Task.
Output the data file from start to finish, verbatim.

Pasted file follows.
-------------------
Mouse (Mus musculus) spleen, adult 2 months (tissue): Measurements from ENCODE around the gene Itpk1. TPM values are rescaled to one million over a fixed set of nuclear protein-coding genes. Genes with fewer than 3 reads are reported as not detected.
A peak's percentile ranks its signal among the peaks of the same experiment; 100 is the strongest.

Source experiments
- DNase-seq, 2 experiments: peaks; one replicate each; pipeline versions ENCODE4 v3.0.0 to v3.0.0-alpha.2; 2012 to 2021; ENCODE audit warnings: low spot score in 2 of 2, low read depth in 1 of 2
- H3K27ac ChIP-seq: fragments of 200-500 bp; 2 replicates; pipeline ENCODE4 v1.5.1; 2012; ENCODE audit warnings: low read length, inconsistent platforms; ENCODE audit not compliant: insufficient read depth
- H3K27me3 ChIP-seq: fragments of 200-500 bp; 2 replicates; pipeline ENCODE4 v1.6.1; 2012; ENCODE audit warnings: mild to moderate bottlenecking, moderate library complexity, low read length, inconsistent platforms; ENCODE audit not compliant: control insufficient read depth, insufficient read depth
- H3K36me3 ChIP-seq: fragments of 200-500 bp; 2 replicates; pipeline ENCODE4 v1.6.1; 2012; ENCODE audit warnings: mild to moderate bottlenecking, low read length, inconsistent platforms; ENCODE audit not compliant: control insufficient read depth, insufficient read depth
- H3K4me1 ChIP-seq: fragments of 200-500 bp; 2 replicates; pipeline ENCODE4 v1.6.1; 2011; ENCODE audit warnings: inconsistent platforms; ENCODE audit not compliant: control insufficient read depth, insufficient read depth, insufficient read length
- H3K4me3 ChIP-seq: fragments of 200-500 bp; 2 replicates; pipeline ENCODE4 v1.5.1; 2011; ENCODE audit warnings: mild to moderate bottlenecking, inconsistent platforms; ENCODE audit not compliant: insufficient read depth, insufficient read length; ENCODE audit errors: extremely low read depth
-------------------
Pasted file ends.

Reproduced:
Mouse (Mus musculus) spleen, adult 2 months (tissue): Measurements from ENCODE around the gene Itpk1. TPM values are rescaled to one million over a fixed set of nuclear protein-coding genes. Genes with fewer than 3 reads are reported as not detected.
A peak's percentile ranks its signal among the peaks of the same experiment; 100 is the strongest.

Source experiments
- DNase-seq, 2 experiments: peaks; one replicate each; pipeline versions ENCODE4 v3.0.0 to v3.0.0-alpha.2; 2012 to 2021; ENCODE audit warnings: low spot score in 2 of 2, low read depth in 1 of 2
- H3K27ac ChIP-seq: fragments of 200-500 bp; 2 replicates; pipeline ENCODE4 v1.5.1; 2012; ENCODE audit warnings: low read length, inconsistent platforms; ENCODE audit not compliant: insufficient read depth
- H3K27me3 ChIP-seq: fragments of 200-500 bp; 2 replicates; pipeline ENCODE4 v1.6.1; 2012; ENCODE audit warnings: mild to moderate bottlenecking, moderate library complexity, low read length, inconsistent platforms; ENCODE audit not compliant: control insufficient read depth, insufficient read depth
- H3K36me3 ChIP-seq: fragments of 200-500 bp; 2 replicates; pipeline ENCODE4 v1.6.1; 2012; ENCODE audit warnings: mild to moderate bottlenecking, low read length, inconsistent platforms; ENCODE audit not compliant: control insufficient read depth, insufficient read depth
- H3K4me1 ChIP-seq: fragments of 200-500 bp; 2 replicates; pipeline ENCODE4 v1.6.1; 2011; ENCODE audit warnings: inconsistent platforms; ENCODE audit not compliant: control insufficient read depth, insufficient read depth, insufficient read length
- H3K4me3 ChIP-seq: fragments of 200-500 bp; 2 replicates; pipeline ENCODE4 v1.5.1; 2011; ENCODE audit warnings: mild to moderate bottlenecking, inconsistent platforms; ENCODE audit not compliant: insufficient read depth, insufficient read length; ENCODE audit errors: extremely low read depth